A Bit More Detail

Assorted Personal Notations, Essays, and Other Jottings

Archive for November 2009

[DM] “Three Atlantic Canadian articles”

I’ve a post up at Demography Matters reporting on population issues in Atlantic Canada, everything from the depopulation of rural Newfoundland to Prince Edward Island’s failure to keep immigrants to Nova Scotians’ reluctance to do farm work.

Go, read.

Written by Randy McDonald

November 30, 2009 at 10:10 pm

[URBAN NOTE] Two changing streets

)Over at his Psychogeography blog, Shawn Micallef tackles (“Our queerest street”) the question of whether Church Street is continuing to be queer or not. After doing a rundown of Church Street’s diversity south of Gerrard, he concludes that things are safe enough. So far.

As Toronto’s gay scene moved from Yonge to Church Street in the 1980s, that old sensibility of queer bars behind darkened windows evolved into a much more conspicuous street presence. It was always a gay area, though, from the legendary days of possibly gay magistrate Alexander Wood in the early 1800s (that’s his statue at Alexander and Church) to the 1950s and ’60s, when the City Park Co-Op and Village Green apartment complexes were built (the latter includes a round building endearingly nicknamed “Vaseline Tower”), residential structures where a single man or (less frequently) woman could live in relative privacy and alone.

The Church-Wellesley kind of urbanism is ideal. That’s why so many less-gay people are moving in, and why the neighbourhood pretended to be Pittsburgh when Queer as Folk was filmed here. At the same time, the security need for cultural ghettos in mostly tolerant Toronto has decreased as the rest of city has become kind of gay.

In the Diversity-Our-Strength-motto sense, it’s all good, but for those worried about the demise of Church, it’s useful to think of how other ethnic strips have evolved. The Greeks don’t live en masse on the Danforth anymore, nor do the Italians along St. Clair and so forth, but the ethnic strip remains, and people visit because it feels Italian or Greek. Bars may come and go, but Church is anchored by visible institutions and places like the 519 Community Centre; the AIDS Memorial and Cawthra Park; the AIDS Committee of Toronto or that Alexander Wood statue. Even the CBC’s Battle of the Blades that recently put life back into Maple Leaf Gardens is good for the community, because it was the gayest event the place has witnessed since Liberace performed there.

While Church Street isn’t cool with the hipster queer kids (all it takes is a few promoters to change that) The Village is still critical if only for this moment: imagine a gay kid coming from less tolerant places like Timmins, Jamaica or Afghanistan arriving at Church and Wellesley and, for the first time, seeing this vibrant, celebratory strip. No offense to those three places, but this is why cities are salvation: you can see, immediately, that you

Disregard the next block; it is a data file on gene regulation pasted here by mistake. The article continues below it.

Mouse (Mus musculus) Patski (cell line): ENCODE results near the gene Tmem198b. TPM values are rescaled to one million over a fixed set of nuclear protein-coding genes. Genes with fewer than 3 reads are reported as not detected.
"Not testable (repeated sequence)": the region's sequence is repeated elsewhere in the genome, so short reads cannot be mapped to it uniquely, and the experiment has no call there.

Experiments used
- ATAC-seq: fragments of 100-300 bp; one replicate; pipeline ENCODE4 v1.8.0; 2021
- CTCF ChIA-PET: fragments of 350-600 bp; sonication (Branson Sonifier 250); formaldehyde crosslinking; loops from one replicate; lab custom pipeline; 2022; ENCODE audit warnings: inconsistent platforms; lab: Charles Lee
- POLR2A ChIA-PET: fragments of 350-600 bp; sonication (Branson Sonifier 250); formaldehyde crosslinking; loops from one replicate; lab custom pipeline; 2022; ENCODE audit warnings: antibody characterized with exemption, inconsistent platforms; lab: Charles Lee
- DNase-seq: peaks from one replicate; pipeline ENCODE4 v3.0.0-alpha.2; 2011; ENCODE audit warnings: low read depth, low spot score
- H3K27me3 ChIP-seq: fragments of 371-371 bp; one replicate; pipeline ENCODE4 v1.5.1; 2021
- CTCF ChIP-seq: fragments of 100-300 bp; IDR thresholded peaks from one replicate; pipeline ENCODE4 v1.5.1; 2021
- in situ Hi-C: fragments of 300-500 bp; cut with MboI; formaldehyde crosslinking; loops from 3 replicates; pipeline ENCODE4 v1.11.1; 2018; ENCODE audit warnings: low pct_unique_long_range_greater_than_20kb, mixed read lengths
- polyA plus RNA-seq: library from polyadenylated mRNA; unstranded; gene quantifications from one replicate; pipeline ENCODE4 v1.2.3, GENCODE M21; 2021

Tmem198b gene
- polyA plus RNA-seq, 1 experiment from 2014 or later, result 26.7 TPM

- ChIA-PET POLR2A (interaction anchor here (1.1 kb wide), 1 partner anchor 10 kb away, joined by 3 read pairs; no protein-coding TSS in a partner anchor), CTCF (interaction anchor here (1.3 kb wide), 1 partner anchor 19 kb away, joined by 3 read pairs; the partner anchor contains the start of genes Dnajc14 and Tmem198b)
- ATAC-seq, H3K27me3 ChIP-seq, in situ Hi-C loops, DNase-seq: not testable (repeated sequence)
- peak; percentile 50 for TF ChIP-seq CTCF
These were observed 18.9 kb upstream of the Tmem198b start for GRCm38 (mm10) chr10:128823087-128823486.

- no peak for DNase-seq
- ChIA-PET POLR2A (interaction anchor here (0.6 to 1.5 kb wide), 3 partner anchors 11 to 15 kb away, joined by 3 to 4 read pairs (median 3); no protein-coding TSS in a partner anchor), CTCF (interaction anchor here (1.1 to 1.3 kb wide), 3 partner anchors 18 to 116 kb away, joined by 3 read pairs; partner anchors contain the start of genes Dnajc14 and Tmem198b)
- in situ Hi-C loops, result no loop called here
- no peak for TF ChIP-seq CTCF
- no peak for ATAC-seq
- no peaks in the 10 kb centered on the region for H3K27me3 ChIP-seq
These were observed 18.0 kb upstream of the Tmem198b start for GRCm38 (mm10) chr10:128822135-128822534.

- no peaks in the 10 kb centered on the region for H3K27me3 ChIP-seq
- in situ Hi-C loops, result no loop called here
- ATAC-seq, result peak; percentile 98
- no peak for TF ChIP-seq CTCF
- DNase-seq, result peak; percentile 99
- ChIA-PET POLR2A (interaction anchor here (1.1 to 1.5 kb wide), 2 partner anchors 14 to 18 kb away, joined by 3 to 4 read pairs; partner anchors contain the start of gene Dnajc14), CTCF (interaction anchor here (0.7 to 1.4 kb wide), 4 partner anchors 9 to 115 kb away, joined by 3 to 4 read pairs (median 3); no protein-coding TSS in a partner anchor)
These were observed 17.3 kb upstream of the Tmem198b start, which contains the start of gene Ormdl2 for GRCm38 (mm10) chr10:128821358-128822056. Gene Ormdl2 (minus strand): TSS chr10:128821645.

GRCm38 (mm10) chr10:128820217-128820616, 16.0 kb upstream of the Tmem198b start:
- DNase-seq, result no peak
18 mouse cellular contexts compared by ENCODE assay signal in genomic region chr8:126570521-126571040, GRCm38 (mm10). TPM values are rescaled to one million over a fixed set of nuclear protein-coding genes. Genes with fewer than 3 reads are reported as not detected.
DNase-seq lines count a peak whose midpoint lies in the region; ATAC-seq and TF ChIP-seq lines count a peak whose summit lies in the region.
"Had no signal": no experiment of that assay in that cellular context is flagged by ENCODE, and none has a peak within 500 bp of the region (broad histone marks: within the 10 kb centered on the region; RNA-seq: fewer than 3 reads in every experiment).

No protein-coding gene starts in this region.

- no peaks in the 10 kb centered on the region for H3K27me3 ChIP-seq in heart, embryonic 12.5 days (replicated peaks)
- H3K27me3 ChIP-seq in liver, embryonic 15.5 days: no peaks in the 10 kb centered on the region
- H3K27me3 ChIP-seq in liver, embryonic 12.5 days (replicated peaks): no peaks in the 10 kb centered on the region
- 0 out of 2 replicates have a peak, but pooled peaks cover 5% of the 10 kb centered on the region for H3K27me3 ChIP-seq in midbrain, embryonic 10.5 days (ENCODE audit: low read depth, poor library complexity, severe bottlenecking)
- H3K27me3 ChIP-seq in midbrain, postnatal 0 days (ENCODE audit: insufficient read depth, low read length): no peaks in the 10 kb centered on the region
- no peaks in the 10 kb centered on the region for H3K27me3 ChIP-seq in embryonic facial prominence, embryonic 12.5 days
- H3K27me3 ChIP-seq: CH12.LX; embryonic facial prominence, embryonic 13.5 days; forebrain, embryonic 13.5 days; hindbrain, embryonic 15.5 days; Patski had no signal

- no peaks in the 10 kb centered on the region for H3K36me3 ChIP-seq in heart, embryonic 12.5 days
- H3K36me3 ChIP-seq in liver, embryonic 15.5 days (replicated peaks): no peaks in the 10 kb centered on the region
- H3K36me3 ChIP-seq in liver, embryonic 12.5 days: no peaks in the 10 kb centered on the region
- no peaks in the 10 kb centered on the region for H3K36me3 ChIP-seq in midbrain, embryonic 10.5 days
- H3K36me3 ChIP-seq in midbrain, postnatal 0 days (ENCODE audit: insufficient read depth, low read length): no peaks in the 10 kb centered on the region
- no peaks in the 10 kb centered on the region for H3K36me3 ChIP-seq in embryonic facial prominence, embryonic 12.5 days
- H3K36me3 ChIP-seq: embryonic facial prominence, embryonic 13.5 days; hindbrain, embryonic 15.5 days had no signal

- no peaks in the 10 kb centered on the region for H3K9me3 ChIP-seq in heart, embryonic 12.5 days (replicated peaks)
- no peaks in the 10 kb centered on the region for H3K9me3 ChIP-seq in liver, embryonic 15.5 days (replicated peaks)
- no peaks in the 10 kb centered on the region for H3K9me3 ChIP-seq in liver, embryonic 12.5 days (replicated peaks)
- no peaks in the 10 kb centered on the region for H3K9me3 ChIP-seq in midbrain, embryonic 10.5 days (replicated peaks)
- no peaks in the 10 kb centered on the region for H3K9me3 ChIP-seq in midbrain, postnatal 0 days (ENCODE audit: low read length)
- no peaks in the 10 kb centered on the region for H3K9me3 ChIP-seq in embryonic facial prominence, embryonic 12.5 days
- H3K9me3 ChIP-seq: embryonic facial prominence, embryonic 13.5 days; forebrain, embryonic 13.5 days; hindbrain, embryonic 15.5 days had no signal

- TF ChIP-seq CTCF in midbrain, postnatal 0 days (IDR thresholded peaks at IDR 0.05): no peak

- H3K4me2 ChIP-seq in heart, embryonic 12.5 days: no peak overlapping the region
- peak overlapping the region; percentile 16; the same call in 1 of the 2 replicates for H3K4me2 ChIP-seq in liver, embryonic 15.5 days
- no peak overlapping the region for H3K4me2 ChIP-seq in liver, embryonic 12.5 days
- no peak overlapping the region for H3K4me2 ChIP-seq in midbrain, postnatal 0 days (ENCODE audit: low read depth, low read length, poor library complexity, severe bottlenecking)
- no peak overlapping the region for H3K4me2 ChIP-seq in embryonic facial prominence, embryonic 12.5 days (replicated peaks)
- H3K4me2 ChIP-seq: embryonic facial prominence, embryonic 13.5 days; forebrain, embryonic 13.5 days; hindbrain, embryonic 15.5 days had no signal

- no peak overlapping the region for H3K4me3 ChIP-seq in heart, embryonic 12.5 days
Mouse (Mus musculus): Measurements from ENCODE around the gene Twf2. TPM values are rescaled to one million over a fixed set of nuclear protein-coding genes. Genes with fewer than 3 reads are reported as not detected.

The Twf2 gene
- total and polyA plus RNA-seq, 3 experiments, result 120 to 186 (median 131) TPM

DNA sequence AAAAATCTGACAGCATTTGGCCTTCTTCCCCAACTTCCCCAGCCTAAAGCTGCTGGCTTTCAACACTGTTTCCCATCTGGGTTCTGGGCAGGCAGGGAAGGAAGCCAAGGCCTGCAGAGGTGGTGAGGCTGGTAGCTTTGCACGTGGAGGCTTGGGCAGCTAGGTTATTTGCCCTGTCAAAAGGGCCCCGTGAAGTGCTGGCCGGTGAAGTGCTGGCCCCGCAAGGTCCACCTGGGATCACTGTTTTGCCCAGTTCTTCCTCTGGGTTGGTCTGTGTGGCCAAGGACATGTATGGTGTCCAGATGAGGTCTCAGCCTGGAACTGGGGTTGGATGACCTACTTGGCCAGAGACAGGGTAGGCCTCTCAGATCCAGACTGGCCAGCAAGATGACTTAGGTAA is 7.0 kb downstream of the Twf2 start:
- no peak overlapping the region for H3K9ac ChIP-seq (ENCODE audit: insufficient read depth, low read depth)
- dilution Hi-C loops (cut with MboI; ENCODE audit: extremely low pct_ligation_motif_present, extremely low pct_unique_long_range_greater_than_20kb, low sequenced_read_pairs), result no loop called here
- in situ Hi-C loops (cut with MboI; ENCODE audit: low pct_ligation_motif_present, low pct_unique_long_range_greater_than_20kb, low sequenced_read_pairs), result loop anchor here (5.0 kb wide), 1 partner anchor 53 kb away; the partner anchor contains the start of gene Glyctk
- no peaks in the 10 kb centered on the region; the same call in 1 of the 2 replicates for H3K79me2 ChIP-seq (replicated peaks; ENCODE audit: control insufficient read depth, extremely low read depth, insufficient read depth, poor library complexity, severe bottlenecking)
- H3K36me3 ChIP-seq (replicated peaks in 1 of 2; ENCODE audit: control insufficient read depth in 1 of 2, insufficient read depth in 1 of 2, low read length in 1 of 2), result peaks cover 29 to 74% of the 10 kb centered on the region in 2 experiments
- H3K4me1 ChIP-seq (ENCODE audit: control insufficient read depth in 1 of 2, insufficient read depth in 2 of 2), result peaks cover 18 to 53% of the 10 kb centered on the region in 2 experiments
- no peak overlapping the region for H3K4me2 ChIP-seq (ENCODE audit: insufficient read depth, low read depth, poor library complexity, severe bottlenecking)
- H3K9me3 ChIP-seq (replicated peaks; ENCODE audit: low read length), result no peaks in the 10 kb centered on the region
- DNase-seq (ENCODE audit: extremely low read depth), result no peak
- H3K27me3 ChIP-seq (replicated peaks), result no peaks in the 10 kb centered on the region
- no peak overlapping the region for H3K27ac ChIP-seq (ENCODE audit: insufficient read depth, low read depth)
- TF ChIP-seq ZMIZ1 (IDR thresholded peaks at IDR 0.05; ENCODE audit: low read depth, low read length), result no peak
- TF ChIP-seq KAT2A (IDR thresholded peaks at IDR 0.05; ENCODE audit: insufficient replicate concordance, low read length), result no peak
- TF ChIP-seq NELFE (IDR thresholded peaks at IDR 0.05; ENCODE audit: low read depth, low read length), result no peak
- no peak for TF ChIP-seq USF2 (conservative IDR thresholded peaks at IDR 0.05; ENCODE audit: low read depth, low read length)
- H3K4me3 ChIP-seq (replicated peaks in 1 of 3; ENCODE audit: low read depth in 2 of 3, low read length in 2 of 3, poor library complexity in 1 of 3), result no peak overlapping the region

belong here, just as you are.

Meanwhile, over at the Star, Mary Ormsby examines Sherbourne Street “Sherbourne: Toronto’s ‘city in one street'”, a street just a few minutes’ walk east of Church, starting at the Sherbourne subway station on Bloor Street East and continuing south for kilometres. It’s a street, Ormsby argues, that captures the diversity of Toronto, at least of the old downtown core.

The condominium has not yet emerged from the ground, its cement and iron footings being formed to hold 17 storeys of polished glass and aluminum with suites selling for less than $300,000. In 18 months, “The Modern” promises to be a landscaped playpen for young downtowners.

A short block north on Sherbourne Street, the city’s most damaged, desperate and dangerous roam for drugs, hookers and easy cash. Men with nowhere to go and nothing to do kill time until the shelters open or until sleep overcomes them in Moss Park.

Bookending this 164-year-old thoroughfare is enormous wealth. Elegant stone-and-brick mansions dot the northern tip, vestiges of the moneyed and powerful who once lined both sides of the 3.5-kilometre stretch. Due south on Lake Ontario’s sandy shoals, bulldozers clear space for a $29 million public park to feature waterfalls and play structures.

Street churches, whose preaching was originally for the rich, offer ESL classes and counselling between prayers.

Social housing, gentrification, immigrants, magnificent parkland, the country’s highest concentration of homeless, political activists, acts of kindness, acts of violence, health centres, ballparks and a hockey arena all share the two-lane asphalt strip.

Say hello to Sherbourne – skid row to some, the Ritz to others – the most intensely Torontonian of all Toronto streets.

Go, read them both.

Written by Randy McDonald

November 30, 2009 at 3:18 pm

[LINK] “A Universe Optimized for Starships?”

Centauri Dreams lets us know that some people want to use black holes to drive starships.